New cryptocurrency regulations have been met with criticism as they threaten to stifle growth of a young but high-prospect industry. Jack Dorsey, CEO of Twitter and Square, believes the regulations could cause unnecessary friction and perverse incentives for cryptocurrency customers.
Financial Crimes Enforcement Network (FinCen) requires financial institutions to collect personal information about parties that partake in cryptocurrency transactions. Parties to larger transactions, in particular, will be prioritized in the information collection exercises.
In a letter Dorsey writes,
“To put it plainly — were the [regulations] to be implemented as written, Square would be required to collect unreliable data about people who have not opted into our service or signed up as our customers.”
As a result of the regulatory pressure, customers may be driven to use non-custodial wallets or services outside the U.S. to transfer their assets more easily. This could lead to less visibility on transactions, a result the FinCEN and other regulators may regret.
“The burdensome information collection and reporting requirements deprive U.S. companies like Square of the chance to compete on a level playing field to enable cryptocurrency as a tool of economic empowerment.”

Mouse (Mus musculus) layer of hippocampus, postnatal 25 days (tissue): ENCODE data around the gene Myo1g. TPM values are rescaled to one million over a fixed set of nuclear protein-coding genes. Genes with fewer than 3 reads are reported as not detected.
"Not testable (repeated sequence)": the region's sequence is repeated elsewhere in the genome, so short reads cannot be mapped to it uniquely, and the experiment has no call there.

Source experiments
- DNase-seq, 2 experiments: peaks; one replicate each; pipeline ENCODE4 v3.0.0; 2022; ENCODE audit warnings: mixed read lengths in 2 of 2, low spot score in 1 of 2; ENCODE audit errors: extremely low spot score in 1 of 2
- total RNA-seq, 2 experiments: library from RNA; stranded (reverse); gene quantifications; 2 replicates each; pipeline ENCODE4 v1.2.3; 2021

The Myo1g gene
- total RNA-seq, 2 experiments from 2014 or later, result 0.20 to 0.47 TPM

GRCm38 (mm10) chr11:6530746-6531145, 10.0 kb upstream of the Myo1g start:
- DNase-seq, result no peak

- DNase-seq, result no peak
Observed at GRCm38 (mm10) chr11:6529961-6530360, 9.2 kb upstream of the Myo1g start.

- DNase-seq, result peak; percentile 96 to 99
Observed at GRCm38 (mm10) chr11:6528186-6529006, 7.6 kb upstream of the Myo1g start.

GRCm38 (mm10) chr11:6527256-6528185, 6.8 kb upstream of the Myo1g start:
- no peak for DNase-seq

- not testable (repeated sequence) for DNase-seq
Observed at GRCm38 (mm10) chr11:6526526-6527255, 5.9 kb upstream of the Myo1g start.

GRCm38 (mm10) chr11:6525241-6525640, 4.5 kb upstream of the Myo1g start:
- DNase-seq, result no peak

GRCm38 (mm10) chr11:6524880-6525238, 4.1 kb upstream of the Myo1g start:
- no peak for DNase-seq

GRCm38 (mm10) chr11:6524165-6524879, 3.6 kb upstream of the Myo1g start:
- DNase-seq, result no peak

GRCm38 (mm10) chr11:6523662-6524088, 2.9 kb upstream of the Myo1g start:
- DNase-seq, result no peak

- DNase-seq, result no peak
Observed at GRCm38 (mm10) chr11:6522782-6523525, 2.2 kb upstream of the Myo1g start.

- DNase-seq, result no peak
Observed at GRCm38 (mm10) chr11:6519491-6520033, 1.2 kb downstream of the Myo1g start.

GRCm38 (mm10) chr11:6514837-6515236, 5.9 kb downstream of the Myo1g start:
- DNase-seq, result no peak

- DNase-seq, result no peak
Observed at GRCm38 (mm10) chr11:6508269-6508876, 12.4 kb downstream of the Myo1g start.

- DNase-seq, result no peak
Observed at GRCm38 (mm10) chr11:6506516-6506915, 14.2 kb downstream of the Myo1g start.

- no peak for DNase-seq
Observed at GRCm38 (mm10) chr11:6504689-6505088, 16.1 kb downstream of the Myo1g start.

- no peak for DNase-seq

With a new administration taking the wheels of the U.S. government, more uncertainty may arise in relation to cryptocurrency regulations. The incoming U.S. President, Joe Biden has made his intentions clear about his plans to increase tax revenue but his stance on cryptocurrency regulations has not been so clear.
Biden’s nominee to head the Treasury Department, Janet Yellen, has stated in the past that she is not a fan of Bitcoin. She has also speculated on the “very high” energy use of Bitcoin. However, Bitcoin, which is now worth more than investment firm Berkshire Hathaway, offers many opportunities to increase the nation’s tax revenue, which may serve as a dealbreaker considering the economic challenges the U.S. currently finds itself in.